jueves, 25 de agosto de 2011

History of English III & IV: Shakespeare & The King James Bible

The third chapter of The History of English in 10 Minutes is devoted to the importance of Shakespeare in the English language.

I think that today's episode is a little bit more difficult than usual, as there is a heavy vocabulary component  that even some advanced students will find it difficult.

For that reason, there's no task in today's episode. Simply enjoy it and read the transcript below as you watch along.

Remember that if there are any words you don't understand, it is enough for you to double-click on the corresponding word in the transcript to find out its meaning.

As for the idiomatic expressions, you can use the MacMillan Dictionary box on the left sidebar of this blog or use an online idiom dictionary like IdiomDictionary.

As the dictionary tells us, about two thousand new words and phrases were invented by William Shakespeare. He gave us handy words like ‘eyeball’, ‘puppydog’, and ‘anchovy’ and more show-offy words like ‘dauntless’, ‘besmirch’ and ‘lacklustre’. He came up with the word ‘alligator’ soon after he ran out of things to rhyme with ‘crocodile’ and a nation of English tea drinkers finally took him to their hearts when he invented the ‘hob-nob’.

Shakespeare knew the power of catchphrases as well as biscuits. Without him we’d never eat our ‘flesh and blood’ ‘out of house and home’. We’d have to say ‘good riddance’ to the ‘green eyed monster’ and ‘breaking the ice’ would would be as ‘dead as a doornail’. If you tried to ‘get your money’s worth’ you’d be ‘given short shrift’ and anyone  who ‘laid it on with a trowel’ could be ‘hoist with his own petard’. Of course, it is possible other people used these words first, but the dictionary writers liked looking them up in Shakespeare because there was more cross-dressing and people poking each other’s eyes out.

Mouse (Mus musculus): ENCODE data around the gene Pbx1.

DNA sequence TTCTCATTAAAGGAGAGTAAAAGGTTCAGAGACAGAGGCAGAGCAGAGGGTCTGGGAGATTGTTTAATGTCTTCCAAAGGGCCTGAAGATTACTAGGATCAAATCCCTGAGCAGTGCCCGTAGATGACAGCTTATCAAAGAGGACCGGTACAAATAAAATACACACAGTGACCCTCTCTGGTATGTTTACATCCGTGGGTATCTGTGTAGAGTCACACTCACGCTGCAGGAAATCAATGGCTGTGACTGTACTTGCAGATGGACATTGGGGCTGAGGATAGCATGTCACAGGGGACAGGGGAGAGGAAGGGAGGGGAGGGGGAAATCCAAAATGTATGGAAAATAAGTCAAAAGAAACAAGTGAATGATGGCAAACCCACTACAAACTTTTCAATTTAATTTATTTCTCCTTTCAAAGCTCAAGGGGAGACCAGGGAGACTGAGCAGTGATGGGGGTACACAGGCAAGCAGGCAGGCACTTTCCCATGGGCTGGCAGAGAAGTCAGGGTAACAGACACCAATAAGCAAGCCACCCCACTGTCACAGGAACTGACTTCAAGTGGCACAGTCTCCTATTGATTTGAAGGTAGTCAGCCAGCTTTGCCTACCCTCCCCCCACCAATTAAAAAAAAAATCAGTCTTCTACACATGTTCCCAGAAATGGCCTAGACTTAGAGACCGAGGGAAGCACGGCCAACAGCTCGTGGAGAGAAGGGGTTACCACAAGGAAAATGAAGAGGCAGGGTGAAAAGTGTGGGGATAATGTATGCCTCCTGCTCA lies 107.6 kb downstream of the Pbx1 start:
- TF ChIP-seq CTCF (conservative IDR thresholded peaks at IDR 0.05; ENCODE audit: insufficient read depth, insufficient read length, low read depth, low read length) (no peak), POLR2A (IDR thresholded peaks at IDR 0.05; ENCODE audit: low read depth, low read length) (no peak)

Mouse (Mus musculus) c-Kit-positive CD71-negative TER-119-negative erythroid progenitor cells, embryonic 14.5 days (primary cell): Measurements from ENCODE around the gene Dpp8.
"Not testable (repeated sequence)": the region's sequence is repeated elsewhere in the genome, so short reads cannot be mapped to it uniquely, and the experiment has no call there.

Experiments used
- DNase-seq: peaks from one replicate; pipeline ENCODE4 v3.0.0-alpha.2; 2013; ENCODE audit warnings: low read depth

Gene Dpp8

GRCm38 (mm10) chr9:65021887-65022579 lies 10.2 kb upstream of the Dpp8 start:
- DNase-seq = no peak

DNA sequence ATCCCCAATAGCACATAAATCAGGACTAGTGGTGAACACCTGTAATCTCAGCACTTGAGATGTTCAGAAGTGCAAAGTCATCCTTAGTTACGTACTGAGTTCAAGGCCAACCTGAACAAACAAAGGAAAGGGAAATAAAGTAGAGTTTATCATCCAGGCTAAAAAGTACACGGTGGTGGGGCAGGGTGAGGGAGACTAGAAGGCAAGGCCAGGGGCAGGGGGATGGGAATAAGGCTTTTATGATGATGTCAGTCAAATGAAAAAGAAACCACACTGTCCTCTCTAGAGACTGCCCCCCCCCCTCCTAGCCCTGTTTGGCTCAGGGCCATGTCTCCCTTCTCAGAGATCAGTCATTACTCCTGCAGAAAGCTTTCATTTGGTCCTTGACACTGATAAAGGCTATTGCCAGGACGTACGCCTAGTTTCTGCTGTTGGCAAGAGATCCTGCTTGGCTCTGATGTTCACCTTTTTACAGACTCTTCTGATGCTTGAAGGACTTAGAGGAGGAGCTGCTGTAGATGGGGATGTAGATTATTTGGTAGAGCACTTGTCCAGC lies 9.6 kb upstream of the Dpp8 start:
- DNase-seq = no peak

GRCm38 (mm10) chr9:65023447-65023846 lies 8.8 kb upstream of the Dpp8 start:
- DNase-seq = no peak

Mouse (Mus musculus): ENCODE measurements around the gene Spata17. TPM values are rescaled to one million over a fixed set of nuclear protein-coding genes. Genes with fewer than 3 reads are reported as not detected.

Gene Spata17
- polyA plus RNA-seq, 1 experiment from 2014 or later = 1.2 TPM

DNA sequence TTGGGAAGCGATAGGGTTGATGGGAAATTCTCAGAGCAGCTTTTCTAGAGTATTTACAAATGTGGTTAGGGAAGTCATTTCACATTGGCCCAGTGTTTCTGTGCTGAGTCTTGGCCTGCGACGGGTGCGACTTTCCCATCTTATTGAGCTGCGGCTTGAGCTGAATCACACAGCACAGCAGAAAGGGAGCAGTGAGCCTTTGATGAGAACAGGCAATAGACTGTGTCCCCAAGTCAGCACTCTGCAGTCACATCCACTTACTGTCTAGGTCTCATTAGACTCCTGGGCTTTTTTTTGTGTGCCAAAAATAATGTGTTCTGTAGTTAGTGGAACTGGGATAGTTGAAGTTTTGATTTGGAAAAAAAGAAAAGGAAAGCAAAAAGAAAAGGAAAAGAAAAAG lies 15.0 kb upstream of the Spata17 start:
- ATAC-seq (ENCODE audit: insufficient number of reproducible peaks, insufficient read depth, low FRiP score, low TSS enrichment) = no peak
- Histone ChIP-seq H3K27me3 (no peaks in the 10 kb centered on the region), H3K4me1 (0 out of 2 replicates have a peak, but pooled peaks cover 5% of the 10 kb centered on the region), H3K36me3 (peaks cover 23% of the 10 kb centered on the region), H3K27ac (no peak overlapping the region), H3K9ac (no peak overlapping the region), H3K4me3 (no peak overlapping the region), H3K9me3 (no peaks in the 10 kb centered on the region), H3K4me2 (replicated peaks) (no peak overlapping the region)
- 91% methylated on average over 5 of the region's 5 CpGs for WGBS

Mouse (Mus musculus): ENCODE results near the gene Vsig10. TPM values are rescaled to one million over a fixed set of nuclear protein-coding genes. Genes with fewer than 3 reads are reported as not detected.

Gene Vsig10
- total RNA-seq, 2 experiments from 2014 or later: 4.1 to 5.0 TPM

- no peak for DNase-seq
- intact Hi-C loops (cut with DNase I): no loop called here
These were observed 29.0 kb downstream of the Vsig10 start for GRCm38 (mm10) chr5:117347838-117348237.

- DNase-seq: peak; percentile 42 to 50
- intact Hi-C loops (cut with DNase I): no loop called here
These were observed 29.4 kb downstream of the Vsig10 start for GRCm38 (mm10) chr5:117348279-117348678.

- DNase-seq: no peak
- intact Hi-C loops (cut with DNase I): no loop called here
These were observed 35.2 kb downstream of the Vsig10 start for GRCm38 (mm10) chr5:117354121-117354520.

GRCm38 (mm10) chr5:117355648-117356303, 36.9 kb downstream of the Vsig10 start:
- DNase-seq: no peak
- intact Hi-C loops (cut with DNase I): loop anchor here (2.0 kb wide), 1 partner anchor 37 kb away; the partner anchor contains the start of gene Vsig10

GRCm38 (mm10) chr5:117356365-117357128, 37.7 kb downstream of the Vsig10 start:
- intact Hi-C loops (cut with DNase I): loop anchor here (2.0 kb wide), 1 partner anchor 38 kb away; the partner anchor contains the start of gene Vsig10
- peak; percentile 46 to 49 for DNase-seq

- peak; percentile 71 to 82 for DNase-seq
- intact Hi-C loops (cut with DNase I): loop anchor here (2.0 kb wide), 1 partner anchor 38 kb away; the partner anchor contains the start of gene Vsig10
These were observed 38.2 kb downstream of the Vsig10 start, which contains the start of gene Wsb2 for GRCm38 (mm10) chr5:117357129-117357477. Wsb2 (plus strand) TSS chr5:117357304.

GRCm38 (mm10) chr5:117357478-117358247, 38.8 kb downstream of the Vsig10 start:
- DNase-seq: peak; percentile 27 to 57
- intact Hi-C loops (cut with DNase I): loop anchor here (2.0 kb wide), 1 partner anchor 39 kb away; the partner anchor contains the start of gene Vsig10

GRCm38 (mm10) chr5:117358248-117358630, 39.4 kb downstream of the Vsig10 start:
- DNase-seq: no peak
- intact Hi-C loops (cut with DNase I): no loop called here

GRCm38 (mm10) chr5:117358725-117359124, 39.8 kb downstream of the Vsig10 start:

Shakespeare’s poetry showed the world that English was a rich, vibrant language with limitless expressive and emotional power and he still had time to open all of those tea rooms in Stratford.

The fourth chapter of The History of English in 10 Minutes is entitled The King James Bible or let there be light reading. There are also a lot of proverbs and idiomatic expressions in the script, so you can enjoy the video while you read the transcript and look up the expressions and vocabulary you don't know later own.

In 16011 the ‘powers that be’ turned the world upside down with a labour of love, a new translation of the Bible. A team of scribes to the ‘wisdom of Solomon’ went the extra mile to make the King James translation ‘all things to all men’. Whether from their ‘heart’s desire’ to ‘fight the good fight’ or just for the ‘filthy lucre’.
This sexy, new Bible ‘went from strength to strength’, ‘getting to the root of the matter’ in a language even the ‘salt of the earth’ could understand. ‘The writing wasn’t on the wall’, it was in handy little books with ‘fire and brimstone’ preachers reading it in every church. Its words and phrases ‘took root’ ‘to the ends of the earth’, or at least to the end of Britain.

The King James Bible is the book that taught us that a ‘leopard can’t change its spots’, that ‘a bird in the hand is worth two in the bush’, that ‘a wolf in sheep’s clothing’ is harder to spot than you would imagine, and how annoying it is ‘to have a fly in your ointment’.

In fact, just as Jonathan begat Merit-Ball and Merit Baal begat Micah, the King James Bible begat a whole glossary of metaphor and morality that still shapes the way English is spoken today. Amen.